One string of emails, again on his county account, reveal he requested a meeting with Boyko about the TIF after responding to her message involving unrelated county business.
In a statement to FOX19 NOW last week, Attorney General Yost said: “Fortunately, local law enforcement rarely has to deal with public corruption in Ohio. These cases can become very complicated and often require specialized expertise, which the Attorney General’s Office can bring to the table. We will work closely with Sheriff Jones until this investigation is complete.
“BCI’s investigation is active and remains ongoing,” Steve Irwin, spokesman for BCI, said this week.
The public money Reynolds has been seeking will pay for road improvements needed for a $20 million senior living community proposed on land his parents own on the south side of Hamilton Mason Road, township and county records show.
That property also is directly across the street from land he recently acquired from his parents near Maud Hughes Road, county property records and state business filings show.
Sheriff Jones recently told FOX19 NOW detectives have interviewed staff members and trustees in Butler County as well as both West Chester and Liberty Townships.
The findings also will be turned over to the Ohio Ethics Commission, according to the sheriff.
In an Aug. 27 interview with FOX19 NOW, Reynolds dismissed suggestions his attempt to secure public funding could pose a potential conflict of interest, saying: “I am just helping my dad trying to start to downsize his assets as they get older.”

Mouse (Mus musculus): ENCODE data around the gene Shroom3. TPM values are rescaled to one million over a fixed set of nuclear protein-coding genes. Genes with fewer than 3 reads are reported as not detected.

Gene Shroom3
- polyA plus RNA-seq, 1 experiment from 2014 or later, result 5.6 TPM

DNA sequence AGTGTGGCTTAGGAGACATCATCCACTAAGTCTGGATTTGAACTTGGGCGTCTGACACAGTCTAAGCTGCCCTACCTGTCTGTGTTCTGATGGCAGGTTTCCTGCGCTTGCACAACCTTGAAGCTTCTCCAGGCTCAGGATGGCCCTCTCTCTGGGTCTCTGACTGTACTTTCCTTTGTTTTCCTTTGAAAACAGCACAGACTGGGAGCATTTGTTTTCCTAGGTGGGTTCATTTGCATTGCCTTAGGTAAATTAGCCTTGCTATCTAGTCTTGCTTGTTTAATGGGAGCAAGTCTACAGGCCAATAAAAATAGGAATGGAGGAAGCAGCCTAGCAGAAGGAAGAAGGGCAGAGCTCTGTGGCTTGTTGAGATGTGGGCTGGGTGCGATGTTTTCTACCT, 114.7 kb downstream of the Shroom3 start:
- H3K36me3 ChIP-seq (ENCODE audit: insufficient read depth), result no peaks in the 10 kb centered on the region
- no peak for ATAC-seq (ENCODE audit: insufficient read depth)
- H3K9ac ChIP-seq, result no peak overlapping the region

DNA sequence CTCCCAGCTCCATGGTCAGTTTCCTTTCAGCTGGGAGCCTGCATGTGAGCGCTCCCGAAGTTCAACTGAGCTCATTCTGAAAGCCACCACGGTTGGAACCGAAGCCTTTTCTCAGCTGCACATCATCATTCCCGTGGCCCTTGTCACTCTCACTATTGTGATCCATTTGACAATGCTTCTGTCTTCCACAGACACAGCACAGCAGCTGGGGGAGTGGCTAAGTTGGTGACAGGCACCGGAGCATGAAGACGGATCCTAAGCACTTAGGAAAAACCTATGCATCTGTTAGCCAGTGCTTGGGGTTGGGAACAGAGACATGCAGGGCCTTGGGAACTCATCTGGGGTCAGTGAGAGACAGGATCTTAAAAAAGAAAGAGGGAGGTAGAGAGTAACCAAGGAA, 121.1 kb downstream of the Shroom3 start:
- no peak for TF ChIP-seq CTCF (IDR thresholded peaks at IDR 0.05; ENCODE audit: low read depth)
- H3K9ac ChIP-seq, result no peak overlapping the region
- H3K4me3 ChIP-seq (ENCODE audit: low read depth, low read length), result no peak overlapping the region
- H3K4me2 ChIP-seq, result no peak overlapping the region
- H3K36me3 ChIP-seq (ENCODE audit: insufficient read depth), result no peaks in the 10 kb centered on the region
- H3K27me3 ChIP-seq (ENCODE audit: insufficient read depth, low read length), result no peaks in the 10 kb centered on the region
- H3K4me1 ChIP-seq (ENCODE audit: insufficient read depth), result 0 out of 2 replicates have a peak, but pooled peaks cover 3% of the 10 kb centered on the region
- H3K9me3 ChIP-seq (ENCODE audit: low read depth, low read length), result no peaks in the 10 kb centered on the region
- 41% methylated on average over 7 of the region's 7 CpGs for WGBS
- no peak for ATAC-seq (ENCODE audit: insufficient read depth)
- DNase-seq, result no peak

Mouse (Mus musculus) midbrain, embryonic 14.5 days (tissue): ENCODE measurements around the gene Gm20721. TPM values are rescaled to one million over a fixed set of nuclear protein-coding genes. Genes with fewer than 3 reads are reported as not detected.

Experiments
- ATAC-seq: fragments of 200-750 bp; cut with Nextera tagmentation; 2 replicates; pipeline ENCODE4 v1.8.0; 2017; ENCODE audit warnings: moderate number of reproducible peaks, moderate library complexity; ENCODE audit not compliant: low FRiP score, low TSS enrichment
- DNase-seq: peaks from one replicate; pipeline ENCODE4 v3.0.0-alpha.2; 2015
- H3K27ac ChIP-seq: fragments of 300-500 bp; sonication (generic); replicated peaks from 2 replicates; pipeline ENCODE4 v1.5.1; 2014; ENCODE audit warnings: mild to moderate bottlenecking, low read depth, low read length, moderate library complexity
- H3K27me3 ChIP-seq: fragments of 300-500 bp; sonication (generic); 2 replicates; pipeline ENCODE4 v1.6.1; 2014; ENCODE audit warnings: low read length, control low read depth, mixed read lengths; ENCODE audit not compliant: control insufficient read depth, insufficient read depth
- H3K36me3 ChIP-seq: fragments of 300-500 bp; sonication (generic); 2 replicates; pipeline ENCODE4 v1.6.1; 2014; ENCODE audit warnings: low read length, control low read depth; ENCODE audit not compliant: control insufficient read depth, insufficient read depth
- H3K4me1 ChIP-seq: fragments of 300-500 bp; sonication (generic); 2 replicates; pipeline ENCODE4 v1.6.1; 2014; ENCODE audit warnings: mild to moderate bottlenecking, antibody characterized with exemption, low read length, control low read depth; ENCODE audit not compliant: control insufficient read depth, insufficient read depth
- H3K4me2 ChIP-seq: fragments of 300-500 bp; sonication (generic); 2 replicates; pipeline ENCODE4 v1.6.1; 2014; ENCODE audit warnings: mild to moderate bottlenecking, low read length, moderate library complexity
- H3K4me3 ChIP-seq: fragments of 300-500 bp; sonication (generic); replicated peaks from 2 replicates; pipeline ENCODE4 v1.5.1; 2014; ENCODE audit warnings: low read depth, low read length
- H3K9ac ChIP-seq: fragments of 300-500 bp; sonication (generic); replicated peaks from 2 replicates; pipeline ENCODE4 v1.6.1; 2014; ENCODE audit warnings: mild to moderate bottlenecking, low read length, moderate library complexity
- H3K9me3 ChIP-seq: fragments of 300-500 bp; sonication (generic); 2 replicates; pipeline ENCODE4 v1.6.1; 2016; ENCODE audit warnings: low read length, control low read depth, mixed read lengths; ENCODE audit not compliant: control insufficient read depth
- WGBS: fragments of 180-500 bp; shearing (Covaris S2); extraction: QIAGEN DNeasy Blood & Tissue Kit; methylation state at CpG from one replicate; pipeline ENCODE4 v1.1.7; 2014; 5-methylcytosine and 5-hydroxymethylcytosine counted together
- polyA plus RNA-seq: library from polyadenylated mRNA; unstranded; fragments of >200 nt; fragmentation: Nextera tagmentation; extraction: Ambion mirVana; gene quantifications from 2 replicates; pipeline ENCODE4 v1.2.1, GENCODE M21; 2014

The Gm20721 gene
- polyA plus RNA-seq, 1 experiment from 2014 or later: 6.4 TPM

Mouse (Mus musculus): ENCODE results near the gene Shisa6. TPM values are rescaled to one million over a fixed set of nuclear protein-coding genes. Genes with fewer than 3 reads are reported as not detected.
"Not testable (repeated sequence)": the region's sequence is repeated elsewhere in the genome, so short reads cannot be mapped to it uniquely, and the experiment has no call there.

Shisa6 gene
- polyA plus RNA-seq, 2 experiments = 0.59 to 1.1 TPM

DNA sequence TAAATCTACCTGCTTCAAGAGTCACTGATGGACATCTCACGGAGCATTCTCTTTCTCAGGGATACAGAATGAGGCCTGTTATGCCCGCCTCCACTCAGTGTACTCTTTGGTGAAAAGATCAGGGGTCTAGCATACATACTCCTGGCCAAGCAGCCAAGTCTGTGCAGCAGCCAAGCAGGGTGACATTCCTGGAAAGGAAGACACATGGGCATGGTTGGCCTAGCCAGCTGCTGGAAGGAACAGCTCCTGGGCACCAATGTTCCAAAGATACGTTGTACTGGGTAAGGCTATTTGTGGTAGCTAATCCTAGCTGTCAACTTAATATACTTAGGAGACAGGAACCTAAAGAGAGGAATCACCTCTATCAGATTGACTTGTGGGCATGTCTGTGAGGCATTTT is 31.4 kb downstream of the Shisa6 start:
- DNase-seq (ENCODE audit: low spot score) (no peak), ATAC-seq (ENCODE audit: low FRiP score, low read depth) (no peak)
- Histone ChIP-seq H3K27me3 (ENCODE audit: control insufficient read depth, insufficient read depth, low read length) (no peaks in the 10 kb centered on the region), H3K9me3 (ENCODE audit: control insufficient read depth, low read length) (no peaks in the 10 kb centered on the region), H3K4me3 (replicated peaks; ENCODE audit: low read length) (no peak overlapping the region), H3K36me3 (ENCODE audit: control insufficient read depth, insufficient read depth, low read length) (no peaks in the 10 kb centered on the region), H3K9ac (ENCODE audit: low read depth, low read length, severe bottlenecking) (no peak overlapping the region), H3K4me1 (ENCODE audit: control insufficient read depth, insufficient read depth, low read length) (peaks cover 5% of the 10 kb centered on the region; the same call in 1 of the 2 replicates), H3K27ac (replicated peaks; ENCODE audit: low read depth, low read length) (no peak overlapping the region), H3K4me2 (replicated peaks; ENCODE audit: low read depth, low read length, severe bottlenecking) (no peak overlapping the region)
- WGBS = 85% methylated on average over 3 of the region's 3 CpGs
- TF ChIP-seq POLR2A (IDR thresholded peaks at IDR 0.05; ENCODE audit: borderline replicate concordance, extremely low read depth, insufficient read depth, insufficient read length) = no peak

He also said: “I didn’t see anything wrong with it at all. TIFs are used to make road improvements to further some of the development in this area.”
It’s not his property, he stressed, saying he has no financial benefit.
“It’s 100% my dad’s land.”
We contacted him for comment a few days later, after the sheriff told us the matter was now under investigation.
At that time, Reynolds remained firm there was no issue and stressed he was within his rights as a “private citizen.”
“Just like I told you on Friday,” he said on Monday, Aug. 30, “it was nothing that took place within my office related to this project and because of that, as of private citizen I am allowed to make requests of other offices. So nothing was wrong with what I did.”
Reynolds listed his father, 80, as one of his creditors over $1,000 on his 2020 financial disclosure report, which was filed in May of this year with the Ohio Ethics Commission, a copy of it shows.
The Ohio Ethics Commission website states:
“Remember, public servants may NOT take any action in matters that definitely and directly affect themselves, their family members, or their business associates.”
It also states:
“When someone in public service is confronted with a conflict of interest, he or she must completely abstain from making decisions about or influencing how the matter is resolved.”
Under Ohio’s conflict of interest statute, “use of authority” could include using your office to try and influence other office holders.
Penalties for violating ethics laws vary.
A finding of “use of authority” is a misdemeanor punishable up to a $1,000 fine and/or up to six months in jail.